Binance disputed Reuters’ findings, calling them “outdated”. The exchange said it “sets higher industry standards” and seeks to “further improve our ability to detect illegal crypto activity on our platform.” He said he did not consider Reuters’ calculations of the flow of illicit funds to be accurate.


Crypto exchanges have come under increasing scrutiny in the United States, where high-profile government figures, including Treasury Secretary Janet Yellen, have publicly backed greater regulation of the sector this year. In February, the Justice Department created a National Cryptocurrency Enforcement Team to “address the growth of crime involving these technologies,” with a focus on exchanges.

That month, the founders of another exchange, BitMEX, pleaded guilty to breaking the bank secrecy law and were later sentenced to up to two and a half years probation. BitMEX agreed to pay a $100 million fine to settle separate charges for violating the law. BitMEX now states that it is “fully committed to operating its business in compliance with all applicable laws” and has made “substantial investments” in its compliance program.

The 2020 letter from the Department of Justice was addressed to Binance Holdings Ltd., a Cayman Islands company, and Roberto Gonzalez, a Washington-based lawyer with the law firm Paul, Weiss. Binance Holdings owns the Binance brand and, according to regulatory filings, is owned by Zhao. Gonzalez and Paul, Weiss did not respond to requests for comment.

Binance has an opaque corporate structure. It declined to give details of the ownership or location of its main exchange, which has not accepted clients in the United States since mid-2019. Clients there are instead directed to a separate US-based exchange called Binance.US, which is also controlled by Zhao, according to regulatory filings. Binance.US registered with the Treasury in 2019; the main exchange never did.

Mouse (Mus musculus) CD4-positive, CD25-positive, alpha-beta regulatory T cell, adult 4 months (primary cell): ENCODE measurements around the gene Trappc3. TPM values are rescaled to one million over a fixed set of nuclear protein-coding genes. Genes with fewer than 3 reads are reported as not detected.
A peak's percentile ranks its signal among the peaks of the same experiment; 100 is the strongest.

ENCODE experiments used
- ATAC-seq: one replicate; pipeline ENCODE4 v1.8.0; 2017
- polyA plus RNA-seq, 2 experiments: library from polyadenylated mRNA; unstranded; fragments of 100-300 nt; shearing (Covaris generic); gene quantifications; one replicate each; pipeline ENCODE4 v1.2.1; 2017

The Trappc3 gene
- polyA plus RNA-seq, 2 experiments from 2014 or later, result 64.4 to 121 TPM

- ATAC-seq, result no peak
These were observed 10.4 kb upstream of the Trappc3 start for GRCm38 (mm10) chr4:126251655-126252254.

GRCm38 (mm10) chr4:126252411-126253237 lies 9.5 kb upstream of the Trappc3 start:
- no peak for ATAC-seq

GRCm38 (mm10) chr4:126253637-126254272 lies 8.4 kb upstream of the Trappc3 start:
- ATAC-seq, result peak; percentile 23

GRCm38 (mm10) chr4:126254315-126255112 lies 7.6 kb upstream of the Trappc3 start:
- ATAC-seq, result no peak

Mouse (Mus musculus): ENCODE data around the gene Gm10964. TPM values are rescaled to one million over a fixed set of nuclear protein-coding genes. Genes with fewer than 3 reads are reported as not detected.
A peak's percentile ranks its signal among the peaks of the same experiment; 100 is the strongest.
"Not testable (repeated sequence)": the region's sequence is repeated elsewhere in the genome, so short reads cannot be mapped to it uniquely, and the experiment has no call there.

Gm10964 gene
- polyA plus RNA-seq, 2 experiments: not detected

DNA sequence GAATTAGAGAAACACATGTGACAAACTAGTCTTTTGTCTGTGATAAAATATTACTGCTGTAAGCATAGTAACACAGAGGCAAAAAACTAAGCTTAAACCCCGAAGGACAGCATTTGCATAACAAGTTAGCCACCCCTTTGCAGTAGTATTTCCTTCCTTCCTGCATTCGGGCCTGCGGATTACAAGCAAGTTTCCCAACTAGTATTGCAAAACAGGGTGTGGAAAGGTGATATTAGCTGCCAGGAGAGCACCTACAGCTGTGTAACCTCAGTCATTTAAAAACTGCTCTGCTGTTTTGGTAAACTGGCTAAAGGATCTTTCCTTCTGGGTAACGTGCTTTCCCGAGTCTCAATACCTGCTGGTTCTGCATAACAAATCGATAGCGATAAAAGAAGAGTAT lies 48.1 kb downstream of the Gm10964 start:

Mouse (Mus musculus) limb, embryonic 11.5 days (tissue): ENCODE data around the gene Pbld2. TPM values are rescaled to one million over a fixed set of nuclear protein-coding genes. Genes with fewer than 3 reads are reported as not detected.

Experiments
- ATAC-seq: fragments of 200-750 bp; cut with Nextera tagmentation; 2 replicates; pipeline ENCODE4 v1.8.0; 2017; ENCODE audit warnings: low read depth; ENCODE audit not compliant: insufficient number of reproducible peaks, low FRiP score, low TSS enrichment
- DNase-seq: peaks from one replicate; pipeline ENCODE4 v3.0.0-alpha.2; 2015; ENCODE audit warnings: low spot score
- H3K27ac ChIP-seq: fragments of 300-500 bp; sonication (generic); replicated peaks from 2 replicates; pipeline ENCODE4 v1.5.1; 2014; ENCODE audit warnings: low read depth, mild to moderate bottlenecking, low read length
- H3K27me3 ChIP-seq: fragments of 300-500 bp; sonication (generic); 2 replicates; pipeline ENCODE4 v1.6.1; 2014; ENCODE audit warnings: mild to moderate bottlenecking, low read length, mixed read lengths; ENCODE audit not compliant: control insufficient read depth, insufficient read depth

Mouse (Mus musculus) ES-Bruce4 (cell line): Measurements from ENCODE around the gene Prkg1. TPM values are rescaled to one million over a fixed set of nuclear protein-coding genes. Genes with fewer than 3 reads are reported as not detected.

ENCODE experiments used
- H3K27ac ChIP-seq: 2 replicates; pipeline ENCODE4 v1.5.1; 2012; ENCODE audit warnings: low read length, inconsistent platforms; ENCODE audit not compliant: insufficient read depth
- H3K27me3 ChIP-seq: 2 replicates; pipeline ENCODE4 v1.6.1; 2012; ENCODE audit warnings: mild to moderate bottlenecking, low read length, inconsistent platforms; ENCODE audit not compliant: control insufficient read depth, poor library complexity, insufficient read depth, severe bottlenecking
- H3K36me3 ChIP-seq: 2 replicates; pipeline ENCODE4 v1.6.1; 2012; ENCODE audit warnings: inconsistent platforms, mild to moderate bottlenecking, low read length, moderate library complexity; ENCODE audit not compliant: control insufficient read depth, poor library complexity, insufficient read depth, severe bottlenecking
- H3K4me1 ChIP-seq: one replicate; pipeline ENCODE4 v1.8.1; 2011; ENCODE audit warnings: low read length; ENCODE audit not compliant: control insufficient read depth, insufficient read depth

Since last year, more than a dozen financial regulators around the world have issued warnings about Binance, claiming it serves unlicensed users or violates anti-money laundering rules. In July, the Dutch central bank said it had fined Binance more than €3 million for violating its financial crime laws. A Binance spokesperson said at the time that the fine marked a “pivot in our ongoing collaboration” with the central bank.

In the 2020 request, the Department of Justice sought all records identifying Binance employees responsible for compliance with the Bank Secrecy Act, details of its anti-illegal finance policies, and any reports of financial activity suspect that he had filed with the authorities. Binance was asked to provide information on all transactions between the exchange and users involved in the ransomware, terrorism and darknet markets, as well as those targeted by US sanctions.

The department also requested documents related to the “business rationale” for the creation of Binance.US. He requested communications involving the 13 executives and partners – including Zhao, his co-founder Yi He and his chief compliance officer, Samuel Lim – regarding “the creation of Binance.US and its relationship with Binance.” Lim and He are still at Binance.

Reuters reported in January that Lim and other senior executives were aware that Binance’s money laundering controls were not rigorous, according to company posts reviewed by the news agency. Neither Lim nor Binance commented on the posts.

In addition to the Department of Justice’s request, the Securities and Exchange Commission issued a subpoena to Binance.US operator BAM Trading Services the same month. The subpoena, reviewed by Reuters, demanded that BAM hand over documents showing whether any employees also worked for major exchange Binance and what services it provided to the US company.

Binance.US did not respond to questions from Reuters. The SEC said it does not comment on possible investigations.

((Reporting by Angus Berwick and Tom Wilson; Editing by Janet McBride))